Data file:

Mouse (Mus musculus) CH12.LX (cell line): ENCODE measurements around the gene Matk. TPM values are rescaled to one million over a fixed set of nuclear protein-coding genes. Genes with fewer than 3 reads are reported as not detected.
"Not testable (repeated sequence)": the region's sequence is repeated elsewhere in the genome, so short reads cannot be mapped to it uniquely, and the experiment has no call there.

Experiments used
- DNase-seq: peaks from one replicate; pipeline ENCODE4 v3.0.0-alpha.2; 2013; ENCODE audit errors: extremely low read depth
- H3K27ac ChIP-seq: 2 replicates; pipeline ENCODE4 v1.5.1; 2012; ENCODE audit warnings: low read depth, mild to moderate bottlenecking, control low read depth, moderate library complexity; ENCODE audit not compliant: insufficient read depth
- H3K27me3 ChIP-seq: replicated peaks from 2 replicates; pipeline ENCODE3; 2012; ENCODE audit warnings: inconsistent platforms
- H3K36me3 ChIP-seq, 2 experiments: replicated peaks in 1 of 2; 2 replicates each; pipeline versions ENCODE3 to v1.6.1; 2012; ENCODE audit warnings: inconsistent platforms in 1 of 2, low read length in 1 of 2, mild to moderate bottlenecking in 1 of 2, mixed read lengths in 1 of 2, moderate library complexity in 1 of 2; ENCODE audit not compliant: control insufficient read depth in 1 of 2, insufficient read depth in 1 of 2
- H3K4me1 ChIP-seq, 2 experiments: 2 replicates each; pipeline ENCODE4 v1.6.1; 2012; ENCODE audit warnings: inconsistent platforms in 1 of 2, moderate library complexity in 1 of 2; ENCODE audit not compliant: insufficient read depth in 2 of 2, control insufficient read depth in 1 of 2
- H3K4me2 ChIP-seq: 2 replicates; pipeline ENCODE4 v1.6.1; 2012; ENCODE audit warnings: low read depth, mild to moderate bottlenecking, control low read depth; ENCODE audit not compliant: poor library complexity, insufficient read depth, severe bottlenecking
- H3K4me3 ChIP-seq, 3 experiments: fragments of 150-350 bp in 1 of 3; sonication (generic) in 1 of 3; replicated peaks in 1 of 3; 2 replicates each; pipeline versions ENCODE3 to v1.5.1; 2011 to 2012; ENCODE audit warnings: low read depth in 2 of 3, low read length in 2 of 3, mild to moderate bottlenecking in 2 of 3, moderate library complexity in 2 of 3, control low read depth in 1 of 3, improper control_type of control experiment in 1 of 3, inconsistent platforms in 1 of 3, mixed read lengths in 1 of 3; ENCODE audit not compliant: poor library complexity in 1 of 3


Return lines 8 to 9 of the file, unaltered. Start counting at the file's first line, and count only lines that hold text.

- H3K4me1 ChIP-seq, 2 experiments: 2 replicates each; pipeline ENCODE4 v1.6.1; 2012; ENCODE audit warnings: inconsistent platforms in 1 of 2, moderate library complexity in 1 of 2; ENCODE audit not compliant: insufficient read depth in 2 of 2, control insufficient read depth in 1 of 2
- H3K4me2 ChIP-seq: 2 replicates; pipeline ENCODE4 v1.6.1; 2012; ENCODE audit warnings: low read depth, mild to moderate bottlenecking, control low read depth; ENCODE audit not compliant: poor library complexity, insufficient read depth, severe bottlenecking